PY - 1994/3/1

Y1 - 1994/3/1

N2 - Suddenly 'women' are everywhere. Development experts name 'gender bias as the cause of poverty in the third world'; population planners declare their commitment to the empowerment of Indian women; economists speak of the feminisation of the Indian labour force. Over 1991-92, for instance, upper-caste women thronged the streets in the anti-Mandal protests; the BJP identified women and dalits as the principal targets of their next election campaign; women shot into prominence as leaders in the Ramjanmabhoomi movement. The People's War Group of the CPI-ML found themselves drawn increasingly into popular women's campaigns against sexual and domestic violence, dowry and the sale of arrack. Film after film features the new woman as active, critical, angry-she also figures prominently in Doordarshan programmes. In overwhelming numbers, women have joined the literacy campaigns in Pondicherry and parts of Andhra Pradesh. And now we have the anti-arrack movement that threatens to destabilise the entire economy of the state.

AB - Suddenly 'women' are everywhere. Development experts name 'gender bias as the cause of poverty in the third world'; population planners declare their commitment to the empowerment of Indian women; economists speak of the feminisation of the Indian labour force. Over 1991-92, for instance, upper-caste women thronged the streets in the anti-Mandal protests; the BJP identified women and dalits as the principal targets of their next election campaign; women shot into prominence as leaders in the Ramjanmabhoomi movement. The People's War Group of the CPI-ML found themselves drawn increasingly into popular women's campaigns against sexual and domestic violence, dowry and the sale of arrack. Film after film features the new woman as active, critical, angry-she also figures prominently in Doordarshan programmes. In overwhelming numbers, women have joined the literacy campaigns in Pondicherry and parts of Andhra Pradesh. And now we have the anti-arrack movement that threatens to destabilise the entire economy of the state.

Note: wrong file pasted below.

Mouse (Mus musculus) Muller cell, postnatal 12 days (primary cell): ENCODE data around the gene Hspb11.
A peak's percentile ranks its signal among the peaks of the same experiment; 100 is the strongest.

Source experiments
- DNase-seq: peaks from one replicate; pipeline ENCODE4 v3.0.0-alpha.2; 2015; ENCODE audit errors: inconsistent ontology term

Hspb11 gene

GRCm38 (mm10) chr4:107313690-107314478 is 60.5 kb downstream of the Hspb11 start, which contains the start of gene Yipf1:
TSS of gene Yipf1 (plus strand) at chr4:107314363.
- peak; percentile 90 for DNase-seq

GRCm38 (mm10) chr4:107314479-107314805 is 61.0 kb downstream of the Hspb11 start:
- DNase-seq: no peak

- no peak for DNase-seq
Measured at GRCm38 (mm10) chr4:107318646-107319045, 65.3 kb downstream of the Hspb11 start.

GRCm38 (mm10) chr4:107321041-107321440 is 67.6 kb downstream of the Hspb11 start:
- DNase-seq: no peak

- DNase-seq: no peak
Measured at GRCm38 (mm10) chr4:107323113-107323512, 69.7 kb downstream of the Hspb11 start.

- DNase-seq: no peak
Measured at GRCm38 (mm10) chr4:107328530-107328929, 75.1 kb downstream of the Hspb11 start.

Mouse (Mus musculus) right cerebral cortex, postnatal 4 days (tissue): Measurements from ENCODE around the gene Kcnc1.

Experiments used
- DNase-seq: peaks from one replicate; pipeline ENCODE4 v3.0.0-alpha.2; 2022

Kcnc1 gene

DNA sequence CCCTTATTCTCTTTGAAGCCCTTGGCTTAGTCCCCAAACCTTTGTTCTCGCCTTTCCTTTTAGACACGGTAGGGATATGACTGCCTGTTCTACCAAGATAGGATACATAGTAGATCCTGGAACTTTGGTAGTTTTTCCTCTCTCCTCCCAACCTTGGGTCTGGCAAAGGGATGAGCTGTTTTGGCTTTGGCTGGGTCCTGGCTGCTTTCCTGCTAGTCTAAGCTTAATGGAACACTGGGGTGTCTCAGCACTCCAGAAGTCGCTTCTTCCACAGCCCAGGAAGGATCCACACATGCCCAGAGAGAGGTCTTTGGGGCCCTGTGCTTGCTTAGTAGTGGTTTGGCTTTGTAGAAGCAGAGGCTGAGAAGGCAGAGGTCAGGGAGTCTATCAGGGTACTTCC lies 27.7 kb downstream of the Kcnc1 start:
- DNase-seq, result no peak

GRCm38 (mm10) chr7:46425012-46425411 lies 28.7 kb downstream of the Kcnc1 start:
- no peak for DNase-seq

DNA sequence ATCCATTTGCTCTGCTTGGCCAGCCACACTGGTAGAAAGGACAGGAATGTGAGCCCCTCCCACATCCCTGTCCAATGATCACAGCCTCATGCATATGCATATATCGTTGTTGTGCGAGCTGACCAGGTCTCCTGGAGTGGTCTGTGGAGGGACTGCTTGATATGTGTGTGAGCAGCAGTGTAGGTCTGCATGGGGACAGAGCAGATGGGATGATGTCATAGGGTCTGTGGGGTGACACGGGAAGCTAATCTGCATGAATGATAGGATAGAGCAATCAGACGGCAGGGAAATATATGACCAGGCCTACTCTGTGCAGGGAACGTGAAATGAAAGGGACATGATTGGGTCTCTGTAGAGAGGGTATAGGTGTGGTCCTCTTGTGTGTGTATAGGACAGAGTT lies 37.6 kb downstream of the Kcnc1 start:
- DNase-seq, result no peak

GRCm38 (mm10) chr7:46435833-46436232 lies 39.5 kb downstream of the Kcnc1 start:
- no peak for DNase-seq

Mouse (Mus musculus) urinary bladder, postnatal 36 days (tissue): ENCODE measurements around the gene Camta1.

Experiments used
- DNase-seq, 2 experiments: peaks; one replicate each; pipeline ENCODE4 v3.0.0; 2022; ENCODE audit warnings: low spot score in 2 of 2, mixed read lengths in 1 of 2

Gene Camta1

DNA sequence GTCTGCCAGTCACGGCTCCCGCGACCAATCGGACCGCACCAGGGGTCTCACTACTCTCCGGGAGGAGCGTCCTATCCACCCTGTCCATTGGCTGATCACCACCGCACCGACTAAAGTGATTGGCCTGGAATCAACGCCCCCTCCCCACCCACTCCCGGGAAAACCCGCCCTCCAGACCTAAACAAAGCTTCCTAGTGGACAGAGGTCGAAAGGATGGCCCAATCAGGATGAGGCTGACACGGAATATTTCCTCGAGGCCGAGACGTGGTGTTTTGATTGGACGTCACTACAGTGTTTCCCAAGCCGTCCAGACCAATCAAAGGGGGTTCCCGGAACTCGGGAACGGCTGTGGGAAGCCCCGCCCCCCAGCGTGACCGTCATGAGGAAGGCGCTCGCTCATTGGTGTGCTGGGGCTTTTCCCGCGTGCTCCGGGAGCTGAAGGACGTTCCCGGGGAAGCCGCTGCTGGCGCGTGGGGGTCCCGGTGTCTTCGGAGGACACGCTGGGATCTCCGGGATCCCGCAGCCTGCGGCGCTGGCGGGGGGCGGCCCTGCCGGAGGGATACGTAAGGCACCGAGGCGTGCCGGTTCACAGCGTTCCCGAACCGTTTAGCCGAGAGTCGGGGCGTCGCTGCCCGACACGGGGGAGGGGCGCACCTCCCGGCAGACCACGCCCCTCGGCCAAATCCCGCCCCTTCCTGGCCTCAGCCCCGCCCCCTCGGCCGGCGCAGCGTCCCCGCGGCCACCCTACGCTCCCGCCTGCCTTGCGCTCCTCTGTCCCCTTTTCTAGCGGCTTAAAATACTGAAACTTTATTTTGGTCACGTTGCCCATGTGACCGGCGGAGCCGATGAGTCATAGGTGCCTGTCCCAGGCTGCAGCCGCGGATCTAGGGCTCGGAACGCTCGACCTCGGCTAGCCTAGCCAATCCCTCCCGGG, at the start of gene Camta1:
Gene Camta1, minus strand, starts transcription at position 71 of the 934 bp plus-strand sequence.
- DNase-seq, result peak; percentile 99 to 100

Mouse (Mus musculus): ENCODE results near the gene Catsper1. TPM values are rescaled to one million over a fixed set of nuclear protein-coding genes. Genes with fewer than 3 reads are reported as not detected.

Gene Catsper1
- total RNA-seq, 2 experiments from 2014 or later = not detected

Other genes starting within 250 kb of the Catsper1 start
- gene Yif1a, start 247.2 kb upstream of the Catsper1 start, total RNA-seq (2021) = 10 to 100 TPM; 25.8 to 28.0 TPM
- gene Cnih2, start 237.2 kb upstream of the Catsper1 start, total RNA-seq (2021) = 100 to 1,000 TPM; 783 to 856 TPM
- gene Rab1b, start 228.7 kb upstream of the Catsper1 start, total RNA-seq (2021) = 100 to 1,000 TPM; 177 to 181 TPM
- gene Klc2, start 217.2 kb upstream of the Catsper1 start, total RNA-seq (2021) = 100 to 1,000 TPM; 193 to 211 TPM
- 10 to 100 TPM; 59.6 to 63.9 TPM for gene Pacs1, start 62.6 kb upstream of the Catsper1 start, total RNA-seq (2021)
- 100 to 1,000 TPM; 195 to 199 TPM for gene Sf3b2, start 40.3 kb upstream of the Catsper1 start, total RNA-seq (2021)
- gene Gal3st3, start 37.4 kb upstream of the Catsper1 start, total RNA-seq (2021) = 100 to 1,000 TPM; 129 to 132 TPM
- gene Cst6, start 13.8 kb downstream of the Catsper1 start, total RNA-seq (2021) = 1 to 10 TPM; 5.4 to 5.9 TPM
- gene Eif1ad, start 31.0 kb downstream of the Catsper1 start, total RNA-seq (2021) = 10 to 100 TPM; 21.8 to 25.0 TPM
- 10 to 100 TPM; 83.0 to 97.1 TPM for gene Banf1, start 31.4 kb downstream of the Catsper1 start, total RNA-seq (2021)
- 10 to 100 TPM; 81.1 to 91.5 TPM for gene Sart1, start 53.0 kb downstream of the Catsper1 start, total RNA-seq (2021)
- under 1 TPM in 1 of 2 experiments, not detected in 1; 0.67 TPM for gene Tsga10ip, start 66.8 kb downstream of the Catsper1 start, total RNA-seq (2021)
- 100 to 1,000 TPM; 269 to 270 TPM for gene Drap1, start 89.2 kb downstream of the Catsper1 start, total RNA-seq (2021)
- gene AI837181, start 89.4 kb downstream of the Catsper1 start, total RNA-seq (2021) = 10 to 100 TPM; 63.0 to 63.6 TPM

UR - http://commons.ln.edu.hk/sw_master/4724

U2 - 10.2307/3517624

DO - 10.2307/3517624

M3 - Journal Article (refereed)

VL - 22

SP - 93

EP - 117

JO - Social Scientist

JF - Social Scientist

SN - 0970-0293

IS - 3/4

ER -